NIH Grants $1.8M To Study Gut Bacteria Causing Obesity

NIH Grants $1.8M To Study Gut Bacteria Causing Obesity

The National Institutes of Health recently awarded a researcher at the Institute for Biomedical Sciences at Georgia State University a four-year, $1.8-million grant. The recipient, Andrew Gewirtz, will use the funding to investigate intestinal bacteria contributing to obesity and metabolic syndrome.

Obesity is a condition characterized by increased body mass exceeding 30 kg/m2. In the United States, more than two-thirds of adults are either overweight or obese, according to the U.S. Department of Health and Human Services. The condition reduces life expectancy and raises the risk of heart disease, diabetes, stroke, and certain types of cancer.

Gut microbiota, bacteria which inhabit the intestinal tract, play a key role in the development of obesity but underlying mechanisms are still not fully understood. The grant will be used to clarify the role of gut microbiota in the development of obesity and metabolic syndrome, as prior studies illustrated a relationship between healthy bacteria deficiency in the intestine and metabolic syndrome development.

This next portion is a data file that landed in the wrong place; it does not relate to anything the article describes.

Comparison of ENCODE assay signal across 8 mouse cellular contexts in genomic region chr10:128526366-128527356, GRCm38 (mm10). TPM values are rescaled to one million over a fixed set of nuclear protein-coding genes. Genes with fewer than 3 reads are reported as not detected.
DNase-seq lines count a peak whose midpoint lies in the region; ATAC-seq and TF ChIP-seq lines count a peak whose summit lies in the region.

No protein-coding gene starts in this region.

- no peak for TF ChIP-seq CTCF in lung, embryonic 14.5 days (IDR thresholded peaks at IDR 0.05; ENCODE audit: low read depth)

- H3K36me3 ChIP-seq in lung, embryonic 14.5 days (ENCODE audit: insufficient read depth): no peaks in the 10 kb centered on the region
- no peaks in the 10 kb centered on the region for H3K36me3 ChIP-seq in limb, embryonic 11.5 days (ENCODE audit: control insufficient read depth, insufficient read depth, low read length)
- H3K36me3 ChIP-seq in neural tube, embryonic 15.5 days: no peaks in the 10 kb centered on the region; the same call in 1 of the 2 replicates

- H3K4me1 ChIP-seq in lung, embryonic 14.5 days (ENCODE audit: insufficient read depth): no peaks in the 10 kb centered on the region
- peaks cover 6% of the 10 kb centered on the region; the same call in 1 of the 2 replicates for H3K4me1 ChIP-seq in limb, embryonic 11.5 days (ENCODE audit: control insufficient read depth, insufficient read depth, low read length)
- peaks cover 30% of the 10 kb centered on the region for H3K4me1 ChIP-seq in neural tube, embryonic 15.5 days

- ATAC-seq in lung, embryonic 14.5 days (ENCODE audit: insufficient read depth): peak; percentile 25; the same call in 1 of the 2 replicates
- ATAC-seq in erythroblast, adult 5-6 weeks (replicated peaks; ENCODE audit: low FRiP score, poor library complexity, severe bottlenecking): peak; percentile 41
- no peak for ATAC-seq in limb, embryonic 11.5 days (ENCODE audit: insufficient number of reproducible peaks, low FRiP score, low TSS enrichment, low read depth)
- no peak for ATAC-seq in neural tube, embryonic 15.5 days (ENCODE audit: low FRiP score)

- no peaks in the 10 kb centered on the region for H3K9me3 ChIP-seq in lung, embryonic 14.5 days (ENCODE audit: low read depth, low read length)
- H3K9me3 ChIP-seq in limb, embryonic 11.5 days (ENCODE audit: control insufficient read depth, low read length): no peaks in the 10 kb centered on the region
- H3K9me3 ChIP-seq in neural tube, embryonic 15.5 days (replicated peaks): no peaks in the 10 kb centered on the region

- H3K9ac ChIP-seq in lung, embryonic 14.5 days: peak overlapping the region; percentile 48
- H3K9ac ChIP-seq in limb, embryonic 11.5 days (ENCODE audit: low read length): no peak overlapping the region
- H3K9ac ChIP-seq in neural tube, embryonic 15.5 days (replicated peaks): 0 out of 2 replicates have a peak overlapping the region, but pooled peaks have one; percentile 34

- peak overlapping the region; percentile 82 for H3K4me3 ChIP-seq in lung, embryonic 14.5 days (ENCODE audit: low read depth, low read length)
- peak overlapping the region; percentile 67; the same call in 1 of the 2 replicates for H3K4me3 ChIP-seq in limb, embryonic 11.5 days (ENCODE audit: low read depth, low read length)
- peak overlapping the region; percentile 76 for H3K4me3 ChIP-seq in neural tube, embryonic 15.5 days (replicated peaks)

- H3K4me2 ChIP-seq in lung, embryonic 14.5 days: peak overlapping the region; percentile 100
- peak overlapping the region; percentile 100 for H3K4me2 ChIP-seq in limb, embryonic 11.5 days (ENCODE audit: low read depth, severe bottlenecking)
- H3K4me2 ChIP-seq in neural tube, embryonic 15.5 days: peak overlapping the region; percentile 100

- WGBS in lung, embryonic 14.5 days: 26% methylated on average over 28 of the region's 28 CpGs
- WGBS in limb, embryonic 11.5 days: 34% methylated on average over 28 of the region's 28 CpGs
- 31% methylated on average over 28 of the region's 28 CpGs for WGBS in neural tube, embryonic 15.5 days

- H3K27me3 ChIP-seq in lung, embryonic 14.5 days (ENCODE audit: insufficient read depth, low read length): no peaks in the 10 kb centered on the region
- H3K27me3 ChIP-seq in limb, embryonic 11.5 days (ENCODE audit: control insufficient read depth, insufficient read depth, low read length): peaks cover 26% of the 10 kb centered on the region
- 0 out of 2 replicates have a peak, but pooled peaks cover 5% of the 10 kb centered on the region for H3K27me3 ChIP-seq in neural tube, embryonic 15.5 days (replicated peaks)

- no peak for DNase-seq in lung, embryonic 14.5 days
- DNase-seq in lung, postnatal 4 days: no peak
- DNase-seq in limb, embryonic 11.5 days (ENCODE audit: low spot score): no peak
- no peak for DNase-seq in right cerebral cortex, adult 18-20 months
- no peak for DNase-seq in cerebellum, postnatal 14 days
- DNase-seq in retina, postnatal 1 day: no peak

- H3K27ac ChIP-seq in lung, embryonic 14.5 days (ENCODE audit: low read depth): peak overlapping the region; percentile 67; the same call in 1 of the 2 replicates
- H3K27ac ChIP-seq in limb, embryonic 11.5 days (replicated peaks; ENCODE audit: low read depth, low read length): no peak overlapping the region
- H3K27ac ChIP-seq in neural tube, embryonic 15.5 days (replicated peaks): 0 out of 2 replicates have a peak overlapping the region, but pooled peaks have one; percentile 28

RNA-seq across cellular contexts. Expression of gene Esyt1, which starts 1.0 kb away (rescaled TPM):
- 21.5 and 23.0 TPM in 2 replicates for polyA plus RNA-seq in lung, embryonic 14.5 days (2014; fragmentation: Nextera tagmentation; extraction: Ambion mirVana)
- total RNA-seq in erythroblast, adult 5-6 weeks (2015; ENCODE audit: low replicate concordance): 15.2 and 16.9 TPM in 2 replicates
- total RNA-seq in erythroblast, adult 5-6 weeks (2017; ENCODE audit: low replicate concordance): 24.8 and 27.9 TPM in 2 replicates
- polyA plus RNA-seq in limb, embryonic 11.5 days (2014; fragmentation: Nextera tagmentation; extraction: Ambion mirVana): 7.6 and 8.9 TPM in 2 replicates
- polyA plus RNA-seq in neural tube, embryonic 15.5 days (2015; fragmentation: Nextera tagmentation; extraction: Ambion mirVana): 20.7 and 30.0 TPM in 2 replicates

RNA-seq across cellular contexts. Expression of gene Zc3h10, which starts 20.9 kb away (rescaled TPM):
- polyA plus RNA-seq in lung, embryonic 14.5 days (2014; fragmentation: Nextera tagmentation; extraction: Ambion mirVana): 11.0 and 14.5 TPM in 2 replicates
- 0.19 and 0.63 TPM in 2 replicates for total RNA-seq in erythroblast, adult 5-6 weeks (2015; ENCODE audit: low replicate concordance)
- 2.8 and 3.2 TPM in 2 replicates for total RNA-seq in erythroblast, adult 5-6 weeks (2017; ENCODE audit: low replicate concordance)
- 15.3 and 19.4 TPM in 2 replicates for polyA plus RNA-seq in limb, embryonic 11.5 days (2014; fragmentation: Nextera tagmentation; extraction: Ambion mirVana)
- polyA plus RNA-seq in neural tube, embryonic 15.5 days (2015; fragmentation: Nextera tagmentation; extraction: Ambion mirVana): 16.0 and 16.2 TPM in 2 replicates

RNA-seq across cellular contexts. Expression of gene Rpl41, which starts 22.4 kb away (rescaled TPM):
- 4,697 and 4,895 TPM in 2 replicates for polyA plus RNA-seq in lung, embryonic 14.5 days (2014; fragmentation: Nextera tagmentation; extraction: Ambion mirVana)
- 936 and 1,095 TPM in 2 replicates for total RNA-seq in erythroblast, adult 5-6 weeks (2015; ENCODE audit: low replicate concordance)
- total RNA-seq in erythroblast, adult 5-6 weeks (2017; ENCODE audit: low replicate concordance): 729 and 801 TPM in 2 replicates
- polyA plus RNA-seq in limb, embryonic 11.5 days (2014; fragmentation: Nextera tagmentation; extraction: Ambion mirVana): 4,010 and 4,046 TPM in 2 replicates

“The overall goal of the project is to understand how alterations in bacteria in the intestine can promote low-grade inflammation and metabolic diseases, including obesity,” Gewirtz said in a news release. “Additionally, we’re going to be looking at how changes in diet can protect against obesity, especially how dietary fiber can alter gut bacteria in a beneficial way.”

The final goals of the project are: 1) verification of prior findings on metabolic syndrome collected with a mice model on human subjects, and clarify the link between alterations in gut microbiota and low-grade inflammation; 2) determine the association between altered microbiota and inflammation, and methods for protecting the liver from low-grade inflammation and non-alcoholic fatty liver disease; and 3) examine the link between dietary fiber and microbiota and how it could prevent obesity.

“We’re comparing different types of fiber,” Gewirtz said. “In simple terms, you could think of fiber as being insoluble, simply just passing through and providing bulk, or fiber that can be metabolized by bacteria, which is called soluble or fermentable fiber. Our preliminary results indicate that these have very different types of effects.”

“Hopefully in the end we’ll have a better understanding of what type should be consumed, for fibers that are naturally in foods or as supplements,” Gewirtz added.

Some parts of the project will be performed on mice models and others will involve human subjects in collaboration with Emory University, in Georgia.

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